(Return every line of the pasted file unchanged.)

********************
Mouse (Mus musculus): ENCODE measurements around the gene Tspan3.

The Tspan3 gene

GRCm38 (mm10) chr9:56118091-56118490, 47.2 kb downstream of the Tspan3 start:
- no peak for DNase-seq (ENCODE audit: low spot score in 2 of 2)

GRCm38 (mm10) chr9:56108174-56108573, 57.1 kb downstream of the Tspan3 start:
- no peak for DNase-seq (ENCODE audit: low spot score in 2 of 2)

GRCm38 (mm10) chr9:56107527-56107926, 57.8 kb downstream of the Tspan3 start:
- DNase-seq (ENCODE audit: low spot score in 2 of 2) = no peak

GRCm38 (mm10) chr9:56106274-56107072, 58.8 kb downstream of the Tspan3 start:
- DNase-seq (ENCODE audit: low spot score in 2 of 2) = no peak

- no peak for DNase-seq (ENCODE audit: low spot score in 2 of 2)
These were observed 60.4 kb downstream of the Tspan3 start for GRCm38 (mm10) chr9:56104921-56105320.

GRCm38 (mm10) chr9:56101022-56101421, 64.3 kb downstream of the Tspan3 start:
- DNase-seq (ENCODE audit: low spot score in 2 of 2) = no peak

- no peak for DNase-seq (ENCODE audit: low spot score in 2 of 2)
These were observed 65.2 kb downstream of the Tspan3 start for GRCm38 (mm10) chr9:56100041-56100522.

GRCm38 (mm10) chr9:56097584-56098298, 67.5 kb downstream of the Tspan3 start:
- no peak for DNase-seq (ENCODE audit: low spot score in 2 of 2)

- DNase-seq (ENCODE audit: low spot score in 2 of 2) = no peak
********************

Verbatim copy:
Mouse (Mus musculus): ENCODE measurements around the gene Tspan3.

The Tspan3 gene

GRCm38 (mm10) chr9:56118091-56118490, 47.2 kb downstream of the Tspan3 start:
- no peak for DNase-seq (ENCODE audit: low spot score in 2 of 2)

GRCm38 (mm10) chr9:56108174-56108573, 57.1 kb downstream of the Tspan3 start:
- no peak for DNase-seq (ENCODE audit: low spot score in 2 of 2)

GRCm38 (mm10) chr9:56107527-56107926, 57.8 kb downstream of the Tspan3 start:
- DNase-seq (ENCODE audit: low spot score in 2 of 2) = no peak

GRCm38 (mm10) chr9:56106274-56107072, 58.8 kb downstream of the Tspan3 start:
- DNase-seq (ENCODE audit: low spot score in 2 of 2) = no peak

- no peak for DNase-seq (ENCODE audit: low spot score in 2 of 2)
These were observed 60.4 kb downstream of the Tspan3 start for GRCm38 (mm10) chr9:56104921-56105320.

GRCm38 (mm10) chr9:56101022-56101421, 64.3 kb downstream of the Tspan3 start:
- DNase-seq (ENCODE audit: low spot score in 2 of 2) = no peak

- no peak for DNase-seq (ENCODE audit: low spot score in 2 of 2)
These were observed 65.2 kb downstream of the Tspan3 start for GRCm38 (mm10) chr9:56100041-56100522.

GRCm38 (mm10) chr9:56097584-56098298, 67.5 kb downstream of the Tspan3 start:
- no peak for DNase-seq (ENCODE audit: low spot score in 2 of 2)

- DNase-seq (ENCODE audit: low spot score in 2 of 2) = no peak